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Commentary: We are the ones we have been waiting for

Jade Kastel
Rich Egger
Jade Kastel

“We are the ones we have been waiting for” is the final stanza in June Jordan’s Poem for South African Women. This poem commemorates the 1956 Women’s March in South Africa when 40,000 women and children put their lives at risk in protest against apartheid. They became a force. They were the liberators they had been waiting for.

I wonder if Judge Ketanji Brown Jackson, the first Black woman to be appointed to the Supreme Court, had a moment when she thought she was one of the ones we have been waiting for, as she said in her confirmation speech, "It has taken 232 years and 115 prior appointments for a Black woman to be selected to serve on the Supreme Court of the United States, but we've made it! We've made it — all of us."

I wonder if Simone Biles, Megan Rapinoe, Layshia Clarendon, Venus Williams, or Serena Williams had a similar notion of we are the ones we have been waiting for as they elevated their sport to new heights, achieving records never seen before, all while addressing issues of racism, misogyny, sexism, the gender pay gap, LGBTQ rights, transphobia, and the #MeToo Movement. They forged new opportunities for athletes, eroding exclusion and inequality.

I wonder if Tania León heard in her ear we are the ones we have been waiting for as she composed her orchestral piece Stride, which won the 2021 Pulitzer Prize in Music. Even though, for much of her life, her music was unknown in her home country of Cuba. This was an intentional silencing of her music, due to León leaving Cuba during the Revolution. This December, Tania León will be honored as a Kennedy Center Honoree.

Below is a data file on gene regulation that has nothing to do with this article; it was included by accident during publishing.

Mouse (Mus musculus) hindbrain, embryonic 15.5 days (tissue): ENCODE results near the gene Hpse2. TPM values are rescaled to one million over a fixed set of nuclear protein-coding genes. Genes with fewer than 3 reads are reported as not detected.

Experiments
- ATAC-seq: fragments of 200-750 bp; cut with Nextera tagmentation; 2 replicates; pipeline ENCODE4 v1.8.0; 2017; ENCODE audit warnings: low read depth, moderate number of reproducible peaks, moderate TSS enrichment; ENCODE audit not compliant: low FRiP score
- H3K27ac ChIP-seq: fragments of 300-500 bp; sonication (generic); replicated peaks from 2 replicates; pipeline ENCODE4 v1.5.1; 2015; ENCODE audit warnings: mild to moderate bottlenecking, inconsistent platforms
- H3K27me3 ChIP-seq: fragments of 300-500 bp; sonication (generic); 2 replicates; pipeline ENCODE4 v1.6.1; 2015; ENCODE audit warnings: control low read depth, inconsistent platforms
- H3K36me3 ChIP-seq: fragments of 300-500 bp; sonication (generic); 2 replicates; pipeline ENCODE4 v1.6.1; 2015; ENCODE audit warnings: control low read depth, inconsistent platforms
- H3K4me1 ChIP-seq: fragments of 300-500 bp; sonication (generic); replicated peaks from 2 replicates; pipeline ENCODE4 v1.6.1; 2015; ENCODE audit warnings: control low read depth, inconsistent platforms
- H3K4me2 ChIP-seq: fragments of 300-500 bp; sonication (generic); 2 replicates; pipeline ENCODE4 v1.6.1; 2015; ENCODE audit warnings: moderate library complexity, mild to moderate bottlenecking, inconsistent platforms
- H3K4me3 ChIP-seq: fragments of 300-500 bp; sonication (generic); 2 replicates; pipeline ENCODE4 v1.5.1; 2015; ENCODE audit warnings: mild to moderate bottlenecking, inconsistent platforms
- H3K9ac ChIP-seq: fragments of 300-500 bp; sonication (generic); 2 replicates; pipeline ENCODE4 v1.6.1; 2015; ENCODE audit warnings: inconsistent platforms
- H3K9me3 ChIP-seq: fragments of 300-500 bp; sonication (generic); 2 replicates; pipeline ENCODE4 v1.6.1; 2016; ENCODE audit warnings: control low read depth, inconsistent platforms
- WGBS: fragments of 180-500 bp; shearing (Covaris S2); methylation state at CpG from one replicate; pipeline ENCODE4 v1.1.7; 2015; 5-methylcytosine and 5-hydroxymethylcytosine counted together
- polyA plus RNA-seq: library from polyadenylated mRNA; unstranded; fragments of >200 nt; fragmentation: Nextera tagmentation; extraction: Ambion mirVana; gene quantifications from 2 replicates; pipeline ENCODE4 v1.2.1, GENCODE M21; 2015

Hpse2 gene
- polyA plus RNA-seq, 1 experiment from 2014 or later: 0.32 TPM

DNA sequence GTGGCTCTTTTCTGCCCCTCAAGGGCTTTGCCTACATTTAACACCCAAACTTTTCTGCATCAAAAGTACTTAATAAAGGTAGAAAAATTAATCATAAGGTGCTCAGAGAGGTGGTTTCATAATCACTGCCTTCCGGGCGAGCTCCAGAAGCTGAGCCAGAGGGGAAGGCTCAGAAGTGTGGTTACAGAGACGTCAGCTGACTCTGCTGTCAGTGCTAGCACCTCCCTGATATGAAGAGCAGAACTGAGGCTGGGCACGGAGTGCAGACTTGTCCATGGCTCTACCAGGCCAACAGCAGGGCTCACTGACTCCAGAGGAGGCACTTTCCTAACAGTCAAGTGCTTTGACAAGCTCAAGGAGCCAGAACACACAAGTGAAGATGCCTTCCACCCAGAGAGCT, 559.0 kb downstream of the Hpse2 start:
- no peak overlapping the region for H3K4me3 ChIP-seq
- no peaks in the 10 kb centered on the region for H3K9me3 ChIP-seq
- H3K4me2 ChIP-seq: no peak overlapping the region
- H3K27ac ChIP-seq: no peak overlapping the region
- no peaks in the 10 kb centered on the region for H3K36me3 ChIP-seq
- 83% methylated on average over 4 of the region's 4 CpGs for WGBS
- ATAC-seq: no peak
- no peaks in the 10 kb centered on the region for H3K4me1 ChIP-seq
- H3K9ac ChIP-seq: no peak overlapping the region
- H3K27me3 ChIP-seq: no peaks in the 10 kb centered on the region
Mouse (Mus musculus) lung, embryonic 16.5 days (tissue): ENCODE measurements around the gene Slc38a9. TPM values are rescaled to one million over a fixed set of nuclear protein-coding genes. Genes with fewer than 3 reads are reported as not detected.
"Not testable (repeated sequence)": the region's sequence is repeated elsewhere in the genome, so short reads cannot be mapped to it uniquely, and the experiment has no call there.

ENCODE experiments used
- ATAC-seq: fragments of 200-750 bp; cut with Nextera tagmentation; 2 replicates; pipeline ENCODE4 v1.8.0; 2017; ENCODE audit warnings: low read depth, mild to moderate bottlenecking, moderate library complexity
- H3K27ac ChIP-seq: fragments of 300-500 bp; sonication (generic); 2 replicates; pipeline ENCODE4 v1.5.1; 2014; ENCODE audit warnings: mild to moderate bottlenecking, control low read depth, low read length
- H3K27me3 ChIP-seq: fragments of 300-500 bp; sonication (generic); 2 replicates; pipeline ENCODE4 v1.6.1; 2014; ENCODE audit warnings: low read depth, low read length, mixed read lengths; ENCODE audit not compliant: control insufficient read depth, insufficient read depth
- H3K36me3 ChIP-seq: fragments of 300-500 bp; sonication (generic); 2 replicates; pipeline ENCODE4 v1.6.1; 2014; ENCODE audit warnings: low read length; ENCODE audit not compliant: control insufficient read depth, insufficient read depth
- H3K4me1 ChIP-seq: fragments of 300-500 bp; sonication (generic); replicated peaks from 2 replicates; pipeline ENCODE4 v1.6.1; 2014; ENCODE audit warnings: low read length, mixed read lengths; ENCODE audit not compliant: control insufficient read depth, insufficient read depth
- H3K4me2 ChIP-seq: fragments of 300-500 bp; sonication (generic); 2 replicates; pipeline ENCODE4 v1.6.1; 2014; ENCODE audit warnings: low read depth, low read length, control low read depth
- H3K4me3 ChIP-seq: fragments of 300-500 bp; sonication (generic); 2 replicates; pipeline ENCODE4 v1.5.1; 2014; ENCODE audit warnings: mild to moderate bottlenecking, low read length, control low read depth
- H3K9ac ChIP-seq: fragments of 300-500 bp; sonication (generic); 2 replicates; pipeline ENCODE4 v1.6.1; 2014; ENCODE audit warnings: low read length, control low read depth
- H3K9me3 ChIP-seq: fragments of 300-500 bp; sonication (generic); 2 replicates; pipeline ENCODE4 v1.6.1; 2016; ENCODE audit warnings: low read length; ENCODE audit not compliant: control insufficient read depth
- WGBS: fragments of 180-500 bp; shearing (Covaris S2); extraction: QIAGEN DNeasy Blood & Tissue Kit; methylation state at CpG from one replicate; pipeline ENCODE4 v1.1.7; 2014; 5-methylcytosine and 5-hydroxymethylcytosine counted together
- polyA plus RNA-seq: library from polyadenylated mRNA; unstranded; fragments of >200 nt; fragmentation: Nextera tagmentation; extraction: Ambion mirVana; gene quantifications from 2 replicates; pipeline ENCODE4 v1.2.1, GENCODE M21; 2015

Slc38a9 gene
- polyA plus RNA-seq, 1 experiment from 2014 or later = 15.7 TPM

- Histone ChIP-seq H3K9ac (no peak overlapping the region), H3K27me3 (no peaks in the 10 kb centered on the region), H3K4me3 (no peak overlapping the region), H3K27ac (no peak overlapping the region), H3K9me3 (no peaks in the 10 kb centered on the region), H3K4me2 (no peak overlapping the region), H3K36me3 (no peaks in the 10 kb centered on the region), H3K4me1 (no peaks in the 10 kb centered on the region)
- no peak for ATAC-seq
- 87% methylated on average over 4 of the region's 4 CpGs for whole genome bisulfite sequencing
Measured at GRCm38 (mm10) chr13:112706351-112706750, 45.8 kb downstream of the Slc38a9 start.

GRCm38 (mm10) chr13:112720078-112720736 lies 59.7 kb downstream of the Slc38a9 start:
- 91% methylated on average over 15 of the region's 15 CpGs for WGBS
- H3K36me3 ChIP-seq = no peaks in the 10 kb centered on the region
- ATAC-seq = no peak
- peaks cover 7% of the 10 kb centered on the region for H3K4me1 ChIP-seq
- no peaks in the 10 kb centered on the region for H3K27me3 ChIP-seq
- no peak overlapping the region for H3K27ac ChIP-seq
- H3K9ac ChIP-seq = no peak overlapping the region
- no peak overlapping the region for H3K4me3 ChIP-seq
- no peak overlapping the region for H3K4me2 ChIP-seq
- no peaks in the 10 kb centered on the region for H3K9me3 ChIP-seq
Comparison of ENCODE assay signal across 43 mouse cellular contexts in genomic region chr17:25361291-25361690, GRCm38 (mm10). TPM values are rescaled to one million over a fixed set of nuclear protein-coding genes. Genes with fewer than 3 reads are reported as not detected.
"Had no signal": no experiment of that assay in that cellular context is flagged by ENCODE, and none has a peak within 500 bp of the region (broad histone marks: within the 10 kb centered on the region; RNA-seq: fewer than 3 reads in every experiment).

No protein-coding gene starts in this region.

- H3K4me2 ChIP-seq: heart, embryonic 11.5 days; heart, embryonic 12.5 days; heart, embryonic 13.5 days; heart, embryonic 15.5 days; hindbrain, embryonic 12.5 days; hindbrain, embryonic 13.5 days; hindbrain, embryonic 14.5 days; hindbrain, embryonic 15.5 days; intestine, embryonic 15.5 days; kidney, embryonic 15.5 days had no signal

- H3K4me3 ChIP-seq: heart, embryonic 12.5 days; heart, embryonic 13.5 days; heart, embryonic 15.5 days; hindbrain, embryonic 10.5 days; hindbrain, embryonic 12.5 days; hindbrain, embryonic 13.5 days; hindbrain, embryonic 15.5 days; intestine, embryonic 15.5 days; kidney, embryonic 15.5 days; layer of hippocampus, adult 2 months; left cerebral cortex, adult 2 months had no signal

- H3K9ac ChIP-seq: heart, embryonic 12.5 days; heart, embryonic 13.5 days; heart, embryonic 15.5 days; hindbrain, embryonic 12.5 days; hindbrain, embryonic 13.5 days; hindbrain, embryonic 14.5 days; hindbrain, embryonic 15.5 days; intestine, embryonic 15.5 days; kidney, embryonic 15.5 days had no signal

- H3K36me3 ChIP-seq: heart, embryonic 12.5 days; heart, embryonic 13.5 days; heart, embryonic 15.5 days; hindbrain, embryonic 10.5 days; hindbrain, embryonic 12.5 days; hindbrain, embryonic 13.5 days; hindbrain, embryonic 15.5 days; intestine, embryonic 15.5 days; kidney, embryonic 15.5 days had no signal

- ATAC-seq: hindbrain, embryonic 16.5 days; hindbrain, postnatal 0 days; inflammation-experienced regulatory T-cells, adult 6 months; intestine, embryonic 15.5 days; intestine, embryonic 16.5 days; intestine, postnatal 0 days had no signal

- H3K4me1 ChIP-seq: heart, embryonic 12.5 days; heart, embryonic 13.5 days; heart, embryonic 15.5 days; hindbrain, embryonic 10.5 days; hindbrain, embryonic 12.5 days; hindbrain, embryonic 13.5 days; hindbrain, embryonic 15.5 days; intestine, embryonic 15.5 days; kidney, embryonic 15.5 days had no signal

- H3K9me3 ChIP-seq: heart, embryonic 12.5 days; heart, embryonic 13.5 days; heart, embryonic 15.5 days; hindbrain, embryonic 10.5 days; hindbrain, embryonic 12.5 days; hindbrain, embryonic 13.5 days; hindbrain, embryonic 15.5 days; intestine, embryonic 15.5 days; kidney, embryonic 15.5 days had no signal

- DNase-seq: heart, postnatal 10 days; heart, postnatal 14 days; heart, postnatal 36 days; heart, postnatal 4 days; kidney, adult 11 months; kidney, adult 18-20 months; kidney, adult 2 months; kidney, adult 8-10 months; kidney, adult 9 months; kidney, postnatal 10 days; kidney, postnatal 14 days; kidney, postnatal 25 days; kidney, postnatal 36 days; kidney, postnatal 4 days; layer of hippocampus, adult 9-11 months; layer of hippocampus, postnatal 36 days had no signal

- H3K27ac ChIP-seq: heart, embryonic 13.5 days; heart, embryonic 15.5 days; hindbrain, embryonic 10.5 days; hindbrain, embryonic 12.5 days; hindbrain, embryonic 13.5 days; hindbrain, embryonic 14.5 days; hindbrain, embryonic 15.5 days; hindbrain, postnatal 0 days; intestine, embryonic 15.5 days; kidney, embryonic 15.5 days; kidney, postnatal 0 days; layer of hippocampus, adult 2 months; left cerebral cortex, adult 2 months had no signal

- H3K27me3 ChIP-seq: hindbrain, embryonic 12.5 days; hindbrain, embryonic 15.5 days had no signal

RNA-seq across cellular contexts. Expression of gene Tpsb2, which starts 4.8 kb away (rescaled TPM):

I wonder if the internationally renowned performer and writer of the Muscogee (Creek) Nation, Joy Harjo, felt as one of the ones we have been waiting for as she served three terms as the 23rd Poet Laureate of the United States, and the first Native American to hold this position.

It seems a bit easier to attribute the statement we are the ones we have been waiting for, to people who have already overcome adversity and who have achieved greatness in their field. But this stanza resonates at any time and at all levels; personal, local, national, global.

We are the ones we have been waiting for has been a recurring mantra that I find returning again and again, louder and louder.

For example, it would be awesome if Macomb had a bike shop and a bike trail. Ooo dog owners, strollers, runners, walkers, bikers, they’d all use this daily. It could even connect to Galesburg, or stretch as far as Chicago or St. Louis. Hmm. I bet many people feel this same way. Are we the ones who will make this happen?

Okay, so this next example is one many of you have experienced. You see a stray, forlorn cat or dog. Who will help this poor sweetsie babe? Fast forward, your phone is filled with pet photos. Sounds like you both were the ones you had been waiting for.

Me, I’d love to see more diversity in jazz with gender and LGBTQ representation. Oh, wait. Am I one of the ones I’ve been waiting for?

Recently, reproductive healthcare has been in free fall. Although many saw this coming, it’s still stunning. We’re in disbelief. Who is going to step up? There's a collective feeling of exhaustion.

We are the ones we have been waiting for.

We fought so hard for this decades ago and the inertia to do it all over again is crushing.

We are the ones we have been waiting for.

And seeing what’s on the Supreme Court docket, it looks like we’ll be losing even more of our rights.

We are the ones we have been waiting for.

Now is the time. It’s us. It's time to collaborate, organize, and create solutions that work for us. This is an empowering space, full of agency and hope. We are many voices with shared dreams. As we look in the mirror, we see it’s us — all of us.

We are the ones we have been waiting for.


Jade Kastel (she/her) is the music librarian and an assistant professor at Western Illinois University.

The opinions expressed are not necessarily those of the university or Tri States Public Radio.

Diverse viewpoints are welcomed and encouraged.